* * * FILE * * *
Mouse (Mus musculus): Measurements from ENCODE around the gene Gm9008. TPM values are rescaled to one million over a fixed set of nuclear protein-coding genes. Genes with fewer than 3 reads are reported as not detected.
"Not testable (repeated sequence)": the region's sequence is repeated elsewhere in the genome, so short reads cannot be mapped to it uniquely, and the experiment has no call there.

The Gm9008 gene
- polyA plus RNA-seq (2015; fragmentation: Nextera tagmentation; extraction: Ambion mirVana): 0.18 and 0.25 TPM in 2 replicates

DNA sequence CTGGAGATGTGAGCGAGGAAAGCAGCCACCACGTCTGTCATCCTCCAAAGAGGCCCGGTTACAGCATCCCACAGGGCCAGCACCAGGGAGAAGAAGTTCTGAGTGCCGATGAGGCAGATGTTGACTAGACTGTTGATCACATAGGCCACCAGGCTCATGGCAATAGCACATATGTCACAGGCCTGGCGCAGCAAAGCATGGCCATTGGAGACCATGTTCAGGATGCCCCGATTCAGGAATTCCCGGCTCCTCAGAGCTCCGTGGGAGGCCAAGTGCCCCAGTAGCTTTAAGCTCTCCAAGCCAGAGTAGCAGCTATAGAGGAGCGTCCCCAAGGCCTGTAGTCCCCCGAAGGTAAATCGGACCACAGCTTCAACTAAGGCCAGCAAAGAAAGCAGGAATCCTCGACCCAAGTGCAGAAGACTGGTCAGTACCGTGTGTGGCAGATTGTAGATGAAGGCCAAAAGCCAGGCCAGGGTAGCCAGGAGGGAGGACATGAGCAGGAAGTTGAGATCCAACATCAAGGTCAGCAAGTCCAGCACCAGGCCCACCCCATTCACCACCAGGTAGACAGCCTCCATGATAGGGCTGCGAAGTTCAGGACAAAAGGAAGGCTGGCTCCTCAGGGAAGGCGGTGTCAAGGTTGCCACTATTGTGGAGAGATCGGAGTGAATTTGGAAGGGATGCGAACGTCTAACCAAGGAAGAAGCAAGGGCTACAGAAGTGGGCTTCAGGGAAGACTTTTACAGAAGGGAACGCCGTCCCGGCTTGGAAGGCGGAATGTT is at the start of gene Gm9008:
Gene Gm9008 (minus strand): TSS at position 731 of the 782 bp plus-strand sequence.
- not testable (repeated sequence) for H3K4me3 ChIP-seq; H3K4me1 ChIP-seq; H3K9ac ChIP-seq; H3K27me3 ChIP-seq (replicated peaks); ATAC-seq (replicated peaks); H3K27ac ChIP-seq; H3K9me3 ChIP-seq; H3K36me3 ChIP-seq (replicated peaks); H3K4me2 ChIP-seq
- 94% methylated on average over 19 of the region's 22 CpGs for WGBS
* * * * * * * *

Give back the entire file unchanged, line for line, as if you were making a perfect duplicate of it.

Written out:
Mouse (Mus musculus): Measurements from ENCODE around the gene Gm9008. TPM values are rescaled to one million over a fixed set of nuclear protein-coding genes. Genes with fewer than 3 reads are reported as not detected.
"Not testable (repeated sequence)": the region's sequence is repeated elsewhere in the genome, so short reads cannot be mapped to it uniquely, and the experiment has no call there.

The Gm9008 gene
- polyA plus RNA-seq (2015; fragmentation: Nextera tagmentation; extraction: Ambion mirVana): 0.18 and 0.25 TPM in 2 replicates

DNA sequence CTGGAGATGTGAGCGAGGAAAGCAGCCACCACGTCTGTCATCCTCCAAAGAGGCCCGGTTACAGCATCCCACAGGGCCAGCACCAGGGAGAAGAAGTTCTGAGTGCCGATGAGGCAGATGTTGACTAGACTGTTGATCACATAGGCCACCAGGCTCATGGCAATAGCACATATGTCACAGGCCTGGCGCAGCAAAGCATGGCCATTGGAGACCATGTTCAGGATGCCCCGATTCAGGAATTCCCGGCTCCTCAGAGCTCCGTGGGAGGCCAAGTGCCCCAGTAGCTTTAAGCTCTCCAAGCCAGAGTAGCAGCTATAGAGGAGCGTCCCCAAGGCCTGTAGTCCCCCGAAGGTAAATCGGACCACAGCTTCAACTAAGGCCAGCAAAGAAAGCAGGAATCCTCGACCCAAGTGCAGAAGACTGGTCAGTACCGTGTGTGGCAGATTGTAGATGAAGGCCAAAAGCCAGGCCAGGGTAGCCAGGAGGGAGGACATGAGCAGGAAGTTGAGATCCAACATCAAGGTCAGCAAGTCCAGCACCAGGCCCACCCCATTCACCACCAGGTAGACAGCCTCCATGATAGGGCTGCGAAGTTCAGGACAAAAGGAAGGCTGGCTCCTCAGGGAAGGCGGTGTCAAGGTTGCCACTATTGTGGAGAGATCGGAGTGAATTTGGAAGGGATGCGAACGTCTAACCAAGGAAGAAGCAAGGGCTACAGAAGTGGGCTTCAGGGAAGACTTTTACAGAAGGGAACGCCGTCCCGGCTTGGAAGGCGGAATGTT is at the start of gene Gm9008:
Gene Gm9008 (minus strand): TSS at position 731 of the 782 bp plus-strand sequence.
- not testable (repeated sequence) for H3K4me3 ChIP-seq; H3K4me1 ChIP-seq; H3K9ac ChIP-seq; H3K27me3 ChIP-seq (replicated peaks); ATAC-seq (replicated peaks); H3K27ac ChIP-seq; H3K9me3 ChIP-seq; H3K36me3 ChIP-seq (replicated peaks); H3K4me2 ChIP-seq
- 94% methylated on average over 19 of the region's 22 CpGs for WGBS